“Repatriation”: Another Corporate/Republican Hustleby Art Jacobson on Oct. 30, 2011, under Capitalism, Class War, Occupy Wall Street, Politics, Repatriation
Remember the old saying, “Fool me once, shame on you; fool me twice shame on me ?” Well, the corporations want to fool us again. Don’t let them do it.
There is a move afoot to “repatriate” huge sums of money currently held overseas by US-based multi-national corporations. Under US tax law those funds are not taxed until they’re brought back to the United States.
Congressional leaders and our wealthiest corporations want some help in bringing home the bacon. They are aggressively lobbying to bring those funds home for the modest tax rate of 5.2, rather than the usual 35 percent corporate tax rate.
The Center on Budget and Policy Priorities (CBPP) explains the effect of permanently deferring taxes on overseas holdings:
“This effectively allows such firms to defer payment of the U.S. corporate income tax on their overseas profits indefinitely, even though they may obtain an immediate tax deduction for many expenses incurred in supporting the same overseas investments. This can produce a negative U.S. corporate income tax—that is, a net government subsidy—for overseas operations. In addition to causing the federal government to lose tax revenue, this structure gives multinationals a significant incentive to shift economic activity—as well as their reported profits—overseas.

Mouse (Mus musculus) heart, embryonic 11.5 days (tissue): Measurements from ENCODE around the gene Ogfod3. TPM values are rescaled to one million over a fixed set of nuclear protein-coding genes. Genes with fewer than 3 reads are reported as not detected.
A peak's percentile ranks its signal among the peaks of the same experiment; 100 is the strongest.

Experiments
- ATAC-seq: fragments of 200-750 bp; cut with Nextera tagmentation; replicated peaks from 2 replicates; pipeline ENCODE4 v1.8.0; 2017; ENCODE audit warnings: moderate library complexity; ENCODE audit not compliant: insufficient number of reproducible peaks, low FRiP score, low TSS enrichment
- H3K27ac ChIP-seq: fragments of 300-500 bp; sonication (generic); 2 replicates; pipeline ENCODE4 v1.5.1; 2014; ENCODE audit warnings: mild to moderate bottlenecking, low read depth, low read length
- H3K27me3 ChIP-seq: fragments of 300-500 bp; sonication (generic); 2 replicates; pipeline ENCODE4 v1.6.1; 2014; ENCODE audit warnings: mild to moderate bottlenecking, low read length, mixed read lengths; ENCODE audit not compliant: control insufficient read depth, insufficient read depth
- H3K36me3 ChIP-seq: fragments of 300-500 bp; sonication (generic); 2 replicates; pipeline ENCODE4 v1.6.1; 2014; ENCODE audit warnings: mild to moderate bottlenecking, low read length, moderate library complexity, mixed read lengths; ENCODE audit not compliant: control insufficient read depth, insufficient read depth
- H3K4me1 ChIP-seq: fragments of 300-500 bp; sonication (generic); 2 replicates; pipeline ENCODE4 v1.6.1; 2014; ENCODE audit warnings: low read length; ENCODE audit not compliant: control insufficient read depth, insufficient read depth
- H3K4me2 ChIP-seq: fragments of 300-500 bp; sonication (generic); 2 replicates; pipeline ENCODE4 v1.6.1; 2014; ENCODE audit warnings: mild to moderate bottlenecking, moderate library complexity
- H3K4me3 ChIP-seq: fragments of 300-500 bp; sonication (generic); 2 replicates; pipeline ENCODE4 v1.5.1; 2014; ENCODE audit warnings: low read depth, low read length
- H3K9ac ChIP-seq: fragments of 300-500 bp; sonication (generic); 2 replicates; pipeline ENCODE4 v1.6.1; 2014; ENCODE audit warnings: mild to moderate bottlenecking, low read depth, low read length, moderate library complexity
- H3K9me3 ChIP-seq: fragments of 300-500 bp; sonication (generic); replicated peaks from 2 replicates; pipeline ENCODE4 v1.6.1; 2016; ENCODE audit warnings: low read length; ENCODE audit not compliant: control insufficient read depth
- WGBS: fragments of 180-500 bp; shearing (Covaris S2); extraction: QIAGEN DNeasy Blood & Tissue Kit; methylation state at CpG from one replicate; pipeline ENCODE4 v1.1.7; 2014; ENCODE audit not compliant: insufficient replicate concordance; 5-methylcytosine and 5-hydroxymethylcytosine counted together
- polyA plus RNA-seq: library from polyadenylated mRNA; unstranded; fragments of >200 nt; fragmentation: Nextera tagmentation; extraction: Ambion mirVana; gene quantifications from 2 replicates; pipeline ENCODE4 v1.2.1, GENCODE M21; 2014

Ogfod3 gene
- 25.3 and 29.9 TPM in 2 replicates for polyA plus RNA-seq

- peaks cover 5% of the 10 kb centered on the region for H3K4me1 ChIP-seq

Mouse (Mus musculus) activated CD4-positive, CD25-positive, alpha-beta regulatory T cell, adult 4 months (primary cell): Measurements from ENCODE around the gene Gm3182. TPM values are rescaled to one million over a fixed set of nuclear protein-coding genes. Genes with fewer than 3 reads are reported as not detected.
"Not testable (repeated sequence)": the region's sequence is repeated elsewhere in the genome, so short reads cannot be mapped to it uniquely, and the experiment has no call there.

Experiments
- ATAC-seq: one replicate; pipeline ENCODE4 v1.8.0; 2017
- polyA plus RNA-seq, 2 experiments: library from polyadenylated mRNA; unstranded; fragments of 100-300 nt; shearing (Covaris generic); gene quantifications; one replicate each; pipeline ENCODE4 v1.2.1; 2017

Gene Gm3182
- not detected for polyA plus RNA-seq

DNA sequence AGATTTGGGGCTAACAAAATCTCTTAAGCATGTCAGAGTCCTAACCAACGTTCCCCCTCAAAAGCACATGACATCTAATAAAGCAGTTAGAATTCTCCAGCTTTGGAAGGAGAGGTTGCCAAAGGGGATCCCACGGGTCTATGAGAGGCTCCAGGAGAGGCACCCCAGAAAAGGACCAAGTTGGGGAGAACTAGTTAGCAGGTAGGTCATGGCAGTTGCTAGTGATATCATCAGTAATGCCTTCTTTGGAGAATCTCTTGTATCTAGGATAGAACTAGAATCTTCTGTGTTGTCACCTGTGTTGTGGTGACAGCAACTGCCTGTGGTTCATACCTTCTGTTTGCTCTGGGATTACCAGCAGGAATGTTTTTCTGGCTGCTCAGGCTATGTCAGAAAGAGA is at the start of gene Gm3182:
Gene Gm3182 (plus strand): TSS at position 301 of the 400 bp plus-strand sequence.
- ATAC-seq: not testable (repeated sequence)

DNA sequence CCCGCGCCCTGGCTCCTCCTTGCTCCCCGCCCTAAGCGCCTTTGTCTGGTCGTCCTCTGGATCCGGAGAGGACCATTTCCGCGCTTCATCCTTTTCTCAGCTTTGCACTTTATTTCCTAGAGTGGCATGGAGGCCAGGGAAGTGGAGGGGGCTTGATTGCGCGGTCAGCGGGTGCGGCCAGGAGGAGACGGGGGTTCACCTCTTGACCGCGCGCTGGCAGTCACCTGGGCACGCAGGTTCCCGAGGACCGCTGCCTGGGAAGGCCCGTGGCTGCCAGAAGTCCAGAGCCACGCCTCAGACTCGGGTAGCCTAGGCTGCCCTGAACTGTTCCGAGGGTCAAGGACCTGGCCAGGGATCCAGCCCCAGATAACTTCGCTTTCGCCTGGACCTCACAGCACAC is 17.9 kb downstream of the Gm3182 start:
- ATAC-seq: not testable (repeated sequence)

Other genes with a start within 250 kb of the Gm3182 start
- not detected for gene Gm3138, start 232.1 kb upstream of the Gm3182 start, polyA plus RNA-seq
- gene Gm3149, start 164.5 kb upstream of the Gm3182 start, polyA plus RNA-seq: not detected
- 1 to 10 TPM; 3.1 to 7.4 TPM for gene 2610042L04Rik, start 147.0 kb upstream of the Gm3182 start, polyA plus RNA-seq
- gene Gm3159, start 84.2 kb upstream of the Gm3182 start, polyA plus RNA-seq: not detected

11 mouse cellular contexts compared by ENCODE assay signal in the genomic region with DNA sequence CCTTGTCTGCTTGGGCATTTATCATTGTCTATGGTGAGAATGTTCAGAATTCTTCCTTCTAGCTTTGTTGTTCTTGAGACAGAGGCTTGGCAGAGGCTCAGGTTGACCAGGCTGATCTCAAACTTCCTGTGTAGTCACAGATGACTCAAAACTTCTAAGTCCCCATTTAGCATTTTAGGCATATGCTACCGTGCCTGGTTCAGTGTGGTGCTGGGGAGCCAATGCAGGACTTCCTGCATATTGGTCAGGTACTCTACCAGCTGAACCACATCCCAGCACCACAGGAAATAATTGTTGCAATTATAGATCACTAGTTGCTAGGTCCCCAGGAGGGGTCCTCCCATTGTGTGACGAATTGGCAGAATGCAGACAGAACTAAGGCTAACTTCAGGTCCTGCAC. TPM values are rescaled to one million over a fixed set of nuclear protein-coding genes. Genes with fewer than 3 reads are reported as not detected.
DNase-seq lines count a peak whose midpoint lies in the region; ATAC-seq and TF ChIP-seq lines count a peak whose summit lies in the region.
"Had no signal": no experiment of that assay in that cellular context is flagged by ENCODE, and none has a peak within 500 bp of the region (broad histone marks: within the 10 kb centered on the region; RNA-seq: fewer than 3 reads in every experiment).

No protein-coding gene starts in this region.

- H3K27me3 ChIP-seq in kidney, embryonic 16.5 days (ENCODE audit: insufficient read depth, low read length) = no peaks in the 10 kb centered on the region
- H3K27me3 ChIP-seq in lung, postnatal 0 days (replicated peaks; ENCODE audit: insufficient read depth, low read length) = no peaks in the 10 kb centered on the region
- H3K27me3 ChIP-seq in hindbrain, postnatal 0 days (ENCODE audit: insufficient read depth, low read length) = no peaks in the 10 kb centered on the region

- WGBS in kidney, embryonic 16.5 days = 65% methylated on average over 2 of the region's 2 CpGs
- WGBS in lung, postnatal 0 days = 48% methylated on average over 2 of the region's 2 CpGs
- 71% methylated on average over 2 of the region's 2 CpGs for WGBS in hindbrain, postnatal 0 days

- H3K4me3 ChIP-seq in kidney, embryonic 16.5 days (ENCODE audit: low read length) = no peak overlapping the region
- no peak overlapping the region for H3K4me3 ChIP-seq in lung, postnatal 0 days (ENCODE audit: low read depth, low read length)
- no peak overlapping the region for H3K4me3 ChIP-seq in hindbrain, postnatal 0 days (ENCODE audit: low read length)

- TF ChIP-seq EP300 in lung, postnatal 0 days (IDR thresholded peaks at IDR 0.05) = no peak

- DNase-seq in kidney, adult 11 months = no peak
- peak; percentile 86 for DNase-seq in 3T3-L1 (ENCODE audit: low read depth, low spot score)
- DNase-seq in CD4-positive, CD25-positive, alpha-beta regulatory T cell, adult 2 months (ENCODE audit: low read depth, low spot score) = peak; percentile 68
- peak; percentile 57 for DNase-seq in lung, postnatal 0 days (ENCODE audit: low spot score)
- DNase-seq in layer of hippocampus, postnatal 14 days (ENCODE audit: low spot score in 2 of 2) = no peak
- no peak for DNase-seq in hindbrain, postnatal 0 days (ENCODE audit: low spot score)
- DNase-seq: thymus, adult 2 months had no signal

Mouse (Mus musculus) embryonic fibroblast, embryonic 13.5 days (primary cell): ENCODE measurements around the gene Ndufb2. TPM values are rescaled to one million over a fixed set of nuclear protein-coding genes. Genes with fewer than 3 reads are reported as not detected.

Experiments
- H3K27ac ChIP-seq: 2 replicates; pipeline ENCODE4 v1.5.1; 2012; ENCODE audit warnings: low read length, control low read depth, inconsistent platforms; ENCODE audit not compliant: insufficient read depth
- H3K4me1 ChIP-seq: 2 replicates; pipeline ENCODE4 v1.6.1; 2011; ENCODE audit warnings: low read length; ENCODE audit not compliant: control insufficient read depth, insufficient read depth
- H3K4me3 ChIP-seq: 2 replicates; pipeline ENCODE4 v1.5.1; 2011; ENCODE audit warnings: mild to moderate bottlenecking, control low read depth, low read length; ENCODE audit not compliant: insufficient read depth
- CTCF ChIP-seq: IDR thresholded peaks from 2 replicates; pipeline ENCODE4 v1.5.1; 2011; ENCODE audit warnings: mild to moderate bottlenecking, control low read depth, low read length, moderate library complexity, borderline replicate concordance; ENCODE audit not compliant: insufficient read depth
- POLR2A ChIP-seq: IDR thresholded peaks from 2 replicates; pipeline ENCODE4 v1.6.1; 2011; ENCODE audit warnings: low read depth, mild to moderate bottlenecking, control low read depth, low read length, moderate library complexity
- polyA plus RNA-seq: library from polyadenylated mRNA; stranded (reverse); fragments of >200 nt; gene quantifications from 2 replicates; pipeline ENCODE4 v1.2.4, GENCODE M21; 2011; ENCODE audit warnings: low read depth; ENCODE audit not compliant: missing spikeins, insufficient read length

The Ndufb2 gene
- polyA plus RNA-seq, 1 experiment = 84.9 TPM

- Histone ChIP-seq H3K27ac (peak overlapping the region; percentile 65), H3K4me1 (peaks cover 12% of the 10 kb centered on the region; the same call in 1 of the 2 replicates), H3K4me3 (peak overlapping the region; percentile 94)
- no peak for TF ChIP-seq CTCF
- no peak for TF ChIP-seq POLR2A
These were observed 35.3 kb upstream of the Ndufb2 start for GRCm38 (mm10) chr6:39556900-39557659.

The argument for repatriation is that this would bring back billions of dollars to the US, which would then be virtuously employed to create jobs. Sure it would. We’ve been there and done that under a 2004 Bush Administration plan.
As CBPP points out,
“The evidence shows that firms mostly used the repatriated earnings not to invest in U.S. jobs or growth but for purposes that Congress sought to prohibit, such as repurchasing their own stock and paying bigger dividends to their shareholders. Moreover, many firms actually laid off large numbers of U.S. workers even as they reaped multi-billion-dollar benefits from the tax holiday and passed them on to shareholders.” Many economists and scholars believe that if corporations get their way and get another repatriation holiday, history will repeat itself—and once again the corporations and their shareholders, not American workers, families, and children, will be the only winners.”